Based in part on information obtained from a draft of the complaint and conversations held with the lawyer defendants, Ms. Jensen wrote an article describing the grounds of the class action suit. She quoted the clients and lawyer defendants, and unfavorably characterized the manner in which Green Acres marketed their "prepaid funerals." The Gazette published the article on the following Monday, March 8, 1976, the same day the lawyer defendants filed the class action complaint.
In due course, Green Acres sued the class action clients and lawyer defendants for defamation based on communications made by the lawyer defendants to Ms. Jensen. Green Acres did not, however, name Ms. Jensen nor her employer as party defendants. Green Acres' complaint alleged that the clients authorized, and the lawyer defendants published, the following statements by providing a copy of the drafted complaint and through conversations with Ms. Jensen:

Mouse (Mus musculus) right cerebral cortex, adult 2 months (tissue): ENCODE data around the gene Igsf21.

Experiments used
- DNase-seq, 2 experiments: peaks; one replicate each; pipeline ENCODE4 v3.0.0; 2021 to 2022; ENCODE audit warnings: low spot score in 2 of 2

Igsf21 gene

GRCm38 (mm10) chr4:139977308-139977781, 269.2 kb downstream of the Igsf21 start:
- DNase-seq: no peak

The trial court entered summary judgment in favor of the defendants. The Court of Appeals affirmed, finding that both an absolute and a qualified privilege to defame protected the lawyer defendants and supported the entry of summary judgment. The court reasoned that the primary requirement for the absolute privilege was pertinence of the communication's content to the proposed or pending judicial proceeding. The court found such pertinence in the oral statements and the written statements contained in the drafted complaint. Finally, the court found a qualified privilege to defame "because the information affected an important interest of the newspaper reporter, i.e., investigating and reporting purported fraudulent business practices, and the comments were made in response to the reporter's request for information." 142 Ariz. 12, 688 P.2d 658.
We consider two issues raised by the petition: